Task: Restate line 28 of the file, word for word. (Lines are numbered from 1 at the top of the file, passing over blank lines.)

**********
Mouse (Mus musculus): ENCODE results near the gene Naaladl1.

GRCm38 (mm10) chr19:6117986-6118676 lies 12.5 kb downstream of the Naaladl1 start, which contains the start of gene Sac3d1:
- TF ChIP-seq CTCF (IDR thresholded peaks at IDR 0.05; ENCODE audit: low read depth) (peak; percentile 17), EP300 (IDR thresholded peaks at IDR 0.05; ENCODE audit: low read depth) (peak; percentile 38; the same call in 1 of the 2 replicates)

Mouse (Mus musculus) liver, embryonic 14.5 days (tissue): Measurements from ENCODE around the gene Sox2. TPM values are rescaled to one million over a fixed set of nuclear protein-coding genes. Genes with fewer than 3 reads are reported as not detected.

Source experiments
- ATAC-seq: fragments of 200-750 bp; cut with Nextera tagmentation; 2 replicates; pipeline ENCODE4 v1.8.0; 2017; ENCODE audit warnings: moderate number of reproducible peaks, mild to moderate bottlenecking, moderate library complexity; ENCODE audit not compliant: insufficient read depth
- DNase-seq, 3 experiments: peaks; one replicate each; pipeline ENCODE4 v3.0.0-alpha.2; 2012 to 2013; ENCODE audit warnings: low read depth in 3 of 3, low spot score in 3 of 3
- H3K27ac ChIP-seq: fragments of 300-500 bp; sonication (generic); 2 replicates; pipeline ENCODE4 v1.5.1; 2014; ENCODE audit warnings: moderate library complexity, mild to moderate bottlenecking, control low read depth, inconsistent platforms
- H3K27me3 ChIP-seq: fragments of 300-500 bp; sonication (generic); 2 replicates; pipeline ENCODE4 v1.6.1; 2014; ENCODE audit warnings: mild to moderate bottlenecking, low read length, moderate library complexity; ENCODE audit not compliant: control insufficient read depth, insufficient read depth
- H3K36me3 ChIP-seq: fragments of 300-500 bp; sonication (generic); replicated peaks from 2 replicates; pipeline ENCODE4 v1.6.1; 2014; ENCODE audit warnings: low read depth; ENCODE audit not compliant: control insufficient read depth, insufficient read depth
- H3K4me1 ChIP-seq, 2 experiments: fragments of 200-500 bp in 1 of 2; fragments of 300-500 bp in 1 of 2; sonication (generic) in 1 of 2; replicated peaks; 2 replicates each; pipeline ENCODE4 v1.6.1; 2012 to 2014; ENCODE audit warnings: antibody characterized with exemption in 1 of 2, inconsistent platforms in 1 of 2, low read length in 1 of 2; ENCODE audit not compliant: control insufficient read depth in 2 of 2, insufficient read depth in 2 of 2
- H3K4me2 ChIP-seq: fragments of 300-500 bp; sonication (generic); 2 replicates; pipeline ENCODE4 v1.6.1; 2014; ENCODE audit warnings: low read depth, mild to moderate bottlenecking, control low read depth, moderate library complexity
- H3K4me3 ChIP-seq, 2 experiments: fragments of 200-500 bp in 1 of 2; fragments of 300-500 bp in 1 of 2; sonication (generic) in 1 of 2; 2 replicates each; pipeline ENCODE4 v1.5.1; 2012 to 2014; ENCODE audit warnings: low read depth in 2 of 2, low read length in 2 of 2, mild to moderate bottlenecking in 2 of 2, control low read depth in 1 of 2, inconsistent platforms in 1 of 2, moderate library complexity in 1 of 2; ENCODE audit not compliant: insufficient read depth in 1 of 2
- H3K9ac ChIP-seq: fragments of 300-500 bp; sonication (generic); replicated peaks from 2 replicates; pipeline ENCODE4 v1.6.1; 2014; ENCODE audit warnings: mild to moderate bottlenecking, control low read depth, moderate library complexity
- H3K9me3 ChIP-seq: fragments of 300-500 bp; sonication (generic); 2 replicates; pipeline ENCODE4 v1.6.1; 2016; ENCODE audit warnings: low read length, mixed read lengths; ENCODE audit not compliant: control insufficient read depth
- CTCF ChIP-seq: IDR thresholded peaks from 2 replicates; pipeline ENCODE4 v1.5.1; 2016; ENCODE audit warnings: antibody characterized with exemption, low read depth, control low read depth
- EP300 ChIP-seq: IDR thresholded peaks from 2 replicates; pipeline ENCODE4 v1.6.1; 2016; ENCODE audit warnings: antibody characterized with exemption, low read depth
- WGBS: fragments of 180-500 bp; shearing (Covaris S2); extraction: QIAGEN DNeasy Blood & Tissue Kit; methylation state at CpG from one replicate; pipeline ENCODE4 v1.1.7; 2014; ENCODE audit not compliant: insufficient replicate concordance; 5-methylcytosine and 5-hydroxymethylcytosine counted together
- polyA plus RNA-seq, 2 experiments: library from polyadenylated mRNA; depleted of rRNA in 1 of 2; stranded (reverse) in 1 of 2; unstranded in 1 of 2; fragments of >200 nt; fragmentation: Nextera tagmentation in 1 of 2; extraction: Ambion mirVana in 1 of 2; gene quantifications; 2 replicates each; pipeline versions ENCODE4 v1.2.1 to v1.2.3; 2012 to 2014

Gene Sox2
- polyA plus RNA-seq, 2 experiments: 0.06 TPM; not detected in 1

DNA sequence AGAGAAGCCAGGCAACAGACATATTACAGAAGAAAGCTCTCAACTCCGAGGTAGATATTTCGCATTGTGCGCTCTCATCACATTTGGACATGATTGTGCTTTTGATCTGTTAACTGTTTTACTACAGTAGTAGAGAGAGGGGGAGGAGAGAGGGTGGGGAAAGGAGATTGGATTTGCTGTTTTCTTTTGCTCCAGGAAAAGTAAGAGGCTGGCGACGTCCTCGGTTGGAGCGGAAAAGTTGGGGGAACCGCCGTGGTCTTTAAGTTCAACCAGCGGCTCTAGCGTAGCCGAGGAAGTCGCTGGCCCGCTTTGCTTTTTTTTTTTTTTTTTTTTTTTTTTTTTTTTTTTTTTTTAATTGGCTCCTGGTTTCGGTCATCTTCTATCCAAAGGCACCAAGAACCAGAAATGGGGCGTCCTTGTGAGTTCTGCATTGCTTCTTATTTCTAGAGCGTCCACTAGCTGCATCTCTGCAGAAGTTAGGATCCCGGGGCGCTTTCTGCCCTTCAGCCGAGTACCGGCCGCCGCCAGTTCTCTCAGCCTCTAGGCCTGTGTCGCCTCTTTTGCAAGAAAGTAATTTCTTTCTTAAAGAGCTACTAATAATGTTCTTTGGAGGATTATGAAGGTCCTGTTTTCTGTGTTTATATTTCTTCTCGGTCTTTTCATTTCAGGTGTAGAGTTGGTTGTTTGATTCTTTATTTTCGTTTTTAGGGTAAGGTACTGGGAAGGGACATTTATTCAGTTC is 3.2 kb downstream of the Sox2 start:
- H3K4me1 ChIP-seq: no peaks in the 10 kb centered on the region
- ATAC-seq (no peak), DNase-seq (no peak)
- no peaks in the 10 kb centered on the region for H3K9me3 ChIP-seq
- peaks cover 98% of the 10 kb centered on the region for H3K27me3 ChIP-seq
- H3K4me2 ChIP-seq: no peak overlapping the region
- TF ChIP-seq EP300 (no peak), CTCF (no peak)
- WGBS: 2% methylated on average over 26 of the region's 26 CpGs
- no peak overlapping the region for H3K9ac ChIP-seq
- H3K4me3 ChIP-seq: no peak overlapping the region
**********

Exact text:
- TF ChIP-seq EP300 (no peak), CTCF (no peak)